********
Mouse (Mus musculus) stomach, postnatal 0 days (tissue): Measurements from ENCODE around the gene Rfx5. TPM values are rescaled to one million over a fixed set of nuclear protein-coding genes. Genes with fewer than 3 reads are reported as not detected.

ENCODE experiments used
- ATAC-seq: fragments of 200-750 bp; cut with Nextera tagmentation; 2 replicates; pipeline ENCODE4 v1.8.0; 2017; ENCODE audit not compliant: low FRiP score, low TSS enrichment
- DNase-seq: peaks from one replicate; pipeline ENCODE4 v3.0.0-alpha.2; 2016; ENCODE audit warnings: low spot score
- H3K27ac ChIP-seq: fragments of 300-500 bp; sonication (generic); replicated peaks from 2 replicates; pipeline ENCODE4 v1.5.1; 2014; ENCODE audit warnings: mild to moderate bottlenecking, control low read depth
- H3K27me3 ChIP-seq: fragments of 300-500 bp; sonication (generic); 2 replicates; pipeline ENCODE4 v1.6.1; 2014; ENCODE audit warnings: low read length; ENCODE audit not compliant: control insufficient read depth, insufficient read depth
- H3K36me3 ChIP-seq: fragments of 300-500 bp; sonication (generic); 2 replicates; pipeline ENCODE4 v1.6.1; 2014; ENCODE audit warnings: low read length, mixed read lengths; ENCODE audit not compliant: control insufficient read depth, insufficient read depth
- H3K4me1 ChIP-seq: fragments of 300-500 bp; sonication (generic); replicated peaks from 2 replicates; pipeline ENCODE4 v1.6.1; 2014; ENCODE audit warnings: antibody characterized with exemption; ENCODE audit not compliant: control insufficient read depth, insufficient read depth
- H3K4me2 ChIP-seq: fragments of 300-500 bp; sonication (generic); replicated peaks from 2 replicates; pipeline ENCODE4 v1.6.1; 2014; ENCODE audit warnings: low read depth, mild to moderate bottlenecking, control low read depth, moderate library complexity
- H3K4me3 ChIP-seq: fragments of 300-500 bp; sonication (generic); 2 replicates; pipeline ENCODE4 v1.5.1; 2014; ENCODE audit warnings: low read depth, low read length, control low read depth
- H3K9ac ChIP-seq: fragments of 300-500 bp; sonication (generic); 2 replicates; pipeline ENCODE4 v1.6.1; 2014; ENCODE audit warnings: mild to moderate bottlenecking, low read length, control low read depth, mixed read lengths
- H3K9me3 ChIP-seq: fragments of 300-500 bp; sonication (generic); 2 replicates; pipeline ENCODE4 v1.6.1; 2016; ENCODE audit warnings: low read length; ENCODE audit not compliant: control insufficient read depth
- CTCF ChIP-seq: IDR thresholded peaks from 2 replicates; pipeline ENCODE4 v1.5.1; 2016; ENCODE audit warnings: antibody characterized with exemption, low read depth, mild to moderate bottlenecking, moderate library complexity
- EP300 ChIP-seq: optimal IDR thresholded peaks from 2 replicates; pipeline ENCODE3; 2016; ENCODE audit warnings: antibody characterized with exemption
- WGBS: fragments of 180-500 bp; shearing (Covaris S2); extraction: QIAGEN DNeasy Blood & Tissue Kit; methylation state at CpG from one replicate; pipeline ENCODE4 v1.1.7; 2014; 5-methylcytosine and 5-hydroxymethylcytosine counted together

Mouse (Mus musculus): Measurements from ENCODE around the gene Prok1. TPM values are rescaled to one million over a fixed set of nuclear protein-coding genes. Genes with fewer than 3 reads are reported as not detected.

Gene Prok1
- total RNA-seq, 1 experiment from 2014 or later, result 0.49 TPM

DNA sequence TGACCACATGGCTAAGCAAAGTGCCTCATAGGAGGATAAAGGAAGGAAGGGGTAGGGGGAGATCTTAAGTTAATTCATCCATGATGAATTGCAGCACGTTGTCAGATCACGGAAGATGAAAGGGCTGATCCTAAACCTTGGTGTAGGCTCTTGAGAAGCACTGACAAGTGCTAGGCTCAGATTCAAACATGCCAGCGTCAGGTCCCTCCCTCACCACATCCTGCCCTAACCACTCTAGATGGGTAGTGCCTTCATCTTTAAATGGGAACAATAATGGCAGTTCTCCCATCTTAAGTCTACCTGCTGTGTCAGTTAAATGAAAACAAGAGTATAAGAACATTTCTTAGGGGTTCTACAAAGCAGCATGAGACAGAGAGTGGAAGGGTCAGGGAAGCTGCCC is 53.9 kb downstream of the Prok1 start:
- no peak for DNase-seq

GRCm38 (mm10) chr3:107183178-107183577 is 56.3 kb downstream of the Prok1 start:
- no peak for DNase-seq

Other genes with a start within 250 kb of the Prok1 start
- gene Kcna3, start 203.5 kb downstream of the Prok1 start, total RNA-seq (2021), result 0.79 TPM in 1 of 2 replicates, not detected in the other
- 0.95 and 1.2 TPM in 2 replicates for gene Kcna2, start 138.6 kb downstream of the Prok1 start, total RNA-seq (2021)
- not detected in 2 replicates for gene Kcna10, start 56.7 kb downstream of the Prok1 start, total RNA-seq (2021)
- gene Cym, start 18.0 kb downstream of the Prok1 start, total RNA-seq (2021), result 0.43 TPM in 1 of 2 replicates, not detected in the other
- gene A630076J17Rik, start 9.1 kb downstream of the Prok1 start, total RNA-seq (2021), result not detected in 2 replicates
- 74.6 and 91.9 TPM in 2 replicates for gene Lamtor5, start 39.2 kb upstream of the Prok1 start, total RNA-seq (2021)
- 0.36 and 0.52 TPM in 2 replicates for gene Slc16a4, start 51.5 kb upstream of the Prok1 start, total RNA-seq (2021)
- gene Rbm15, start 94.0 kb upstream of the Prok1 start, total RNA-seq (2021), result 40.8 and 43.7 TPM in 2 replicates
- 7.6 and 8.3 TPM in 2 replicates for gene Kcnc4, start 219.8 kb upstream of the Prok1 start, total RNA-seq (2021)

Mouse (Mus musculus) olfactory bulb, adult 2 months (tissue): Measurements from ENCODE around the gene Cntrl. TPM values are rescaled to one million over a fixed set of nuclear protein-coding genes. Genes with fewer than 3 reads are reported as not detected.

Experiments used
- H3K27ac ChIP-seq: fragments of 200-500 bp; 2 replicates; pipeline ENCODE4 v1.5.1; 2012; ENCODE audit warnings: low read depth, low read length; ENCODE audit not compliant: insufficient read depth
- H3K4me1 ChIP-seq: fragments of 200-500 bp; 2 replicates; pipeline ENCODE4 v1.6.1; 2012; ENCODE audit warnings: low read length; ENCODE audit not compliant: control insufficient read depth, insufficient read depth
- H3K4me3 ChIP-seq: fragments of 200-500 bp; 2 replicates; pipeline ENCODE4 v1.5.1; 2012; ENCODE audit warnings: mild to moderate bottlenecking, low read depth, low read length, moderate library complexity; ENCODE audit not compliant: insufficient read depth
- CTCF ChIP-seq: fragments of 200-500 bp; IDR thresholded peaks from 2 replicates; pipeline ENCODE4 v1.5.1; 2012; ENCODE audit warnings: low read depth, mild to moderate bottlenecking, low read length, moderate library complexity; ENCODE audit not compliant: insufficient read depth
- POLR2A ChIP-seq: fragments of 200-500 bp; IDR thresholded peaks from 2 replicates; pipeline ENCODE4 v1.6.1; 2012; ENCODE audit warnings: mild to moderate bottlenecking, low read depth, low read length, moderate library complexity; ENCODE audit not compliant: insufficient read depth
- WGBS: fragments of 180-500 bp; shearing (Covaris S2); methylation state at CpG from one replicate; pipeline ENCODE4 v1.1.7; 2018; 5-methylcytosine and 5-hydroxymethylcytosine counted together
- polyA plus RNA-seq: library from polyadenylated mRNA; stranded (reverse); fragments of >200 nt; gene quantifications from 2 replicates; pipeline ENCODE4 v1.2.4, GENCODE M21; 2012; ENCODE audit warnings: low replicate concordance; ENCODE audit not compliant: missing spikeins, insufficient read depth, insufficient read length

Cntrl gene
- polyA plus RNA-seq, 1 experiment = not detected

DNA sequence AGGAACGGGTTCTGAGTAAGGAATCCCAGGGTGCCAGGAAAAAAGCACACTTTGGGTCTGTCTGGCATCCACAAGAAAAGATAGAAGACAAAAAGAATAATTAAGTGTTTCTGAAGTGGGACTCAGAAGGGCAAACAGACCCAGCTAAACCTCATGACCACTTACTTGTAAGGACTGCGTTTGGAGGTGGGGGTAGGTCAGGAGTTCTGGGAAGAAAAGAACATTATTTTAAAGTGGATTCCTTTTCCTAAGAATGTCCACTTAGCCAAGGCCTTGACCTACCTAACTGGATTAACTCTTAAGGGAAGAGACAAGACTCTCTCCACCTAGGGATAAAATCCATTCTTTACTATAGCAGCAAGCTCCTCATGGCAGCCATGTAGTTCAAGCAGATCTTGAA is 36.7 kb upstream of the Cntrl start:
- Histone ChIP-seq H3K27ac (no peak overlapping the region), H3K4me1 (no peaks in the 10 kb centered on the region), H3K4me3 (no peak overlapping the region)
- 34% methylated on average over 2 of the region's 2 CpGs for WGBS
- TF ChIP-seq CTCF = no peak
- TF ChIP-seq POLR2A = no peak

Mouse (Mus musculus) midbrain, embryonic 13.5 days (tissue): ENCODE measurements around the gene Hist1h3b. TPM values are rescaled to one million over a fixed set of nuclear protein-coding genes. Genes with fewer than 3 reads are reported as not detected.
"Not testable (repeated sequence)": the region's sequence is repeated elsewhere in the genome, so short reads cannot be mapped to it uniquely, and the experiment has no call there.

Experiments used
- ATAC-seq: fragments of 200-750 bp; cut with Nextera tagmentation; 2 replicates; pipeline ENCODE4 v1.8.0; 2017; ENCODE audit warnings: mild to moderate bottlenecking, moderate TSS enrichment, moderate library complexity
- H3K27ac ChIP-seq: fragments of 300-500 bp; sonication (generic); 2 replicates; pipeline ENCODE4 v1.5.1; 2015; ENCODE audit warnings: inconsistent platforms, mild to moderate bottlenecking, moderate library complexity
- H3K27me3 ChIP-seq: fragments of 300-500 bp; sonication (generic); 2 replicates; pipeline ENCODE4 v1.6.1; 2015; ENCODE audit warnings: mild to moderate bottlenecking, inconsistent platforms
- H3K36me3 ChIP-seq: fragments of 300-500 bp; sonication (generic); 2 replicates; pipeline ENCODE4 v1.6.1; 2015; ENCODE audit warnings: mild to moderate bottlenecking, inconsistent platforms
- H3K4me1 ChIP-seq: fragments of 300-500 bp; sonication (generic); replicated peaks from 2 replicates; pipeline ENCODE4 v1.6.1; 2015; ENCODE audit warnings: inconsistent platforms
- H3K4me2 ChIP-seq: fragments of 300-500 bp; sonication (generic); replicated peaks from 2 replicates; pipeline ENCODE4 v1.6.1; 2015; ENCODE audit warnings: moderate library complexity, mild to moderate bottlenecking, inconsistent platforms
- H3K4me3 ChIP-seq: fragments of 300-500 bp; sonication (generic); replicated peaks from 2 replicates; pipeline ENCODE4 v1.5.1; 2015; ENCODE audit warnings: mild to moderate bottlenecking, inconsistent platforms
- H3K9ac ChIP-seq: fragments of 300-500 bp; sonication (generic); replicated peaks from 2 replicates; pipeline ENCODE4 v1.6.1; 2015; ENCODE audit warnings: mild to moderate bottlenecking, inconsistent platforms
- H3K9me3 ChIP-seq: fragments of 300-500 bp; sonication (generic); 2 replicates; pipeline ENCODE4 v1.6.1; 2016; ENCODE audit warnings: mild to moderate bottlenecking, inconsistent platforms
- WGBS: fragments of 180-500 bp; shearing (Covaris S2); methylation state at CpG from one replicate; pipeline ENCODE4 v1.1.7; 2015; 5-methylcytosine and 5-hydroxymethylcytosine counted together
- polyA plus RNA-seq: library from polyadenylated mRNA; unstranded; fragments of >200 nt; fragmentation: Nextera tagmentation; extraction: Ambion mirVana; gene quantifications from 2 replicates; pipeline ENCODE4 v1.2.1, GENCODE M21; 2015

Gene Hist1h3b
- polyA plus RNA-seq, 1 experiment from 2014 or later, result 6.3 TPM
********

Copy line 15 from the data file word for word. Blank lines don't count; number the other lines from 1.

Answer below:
- WGBS: fragments of 180-500 bp; shearing (Covaris S2); extraction: QIAGEN DNeasy Blood & Tissue Kit; methylation state at CpG from one replicate; pipeline ENCODE4 v1.1.7; 2014; 5-methylcytosine and 5-hydroxymethylcytosine counted together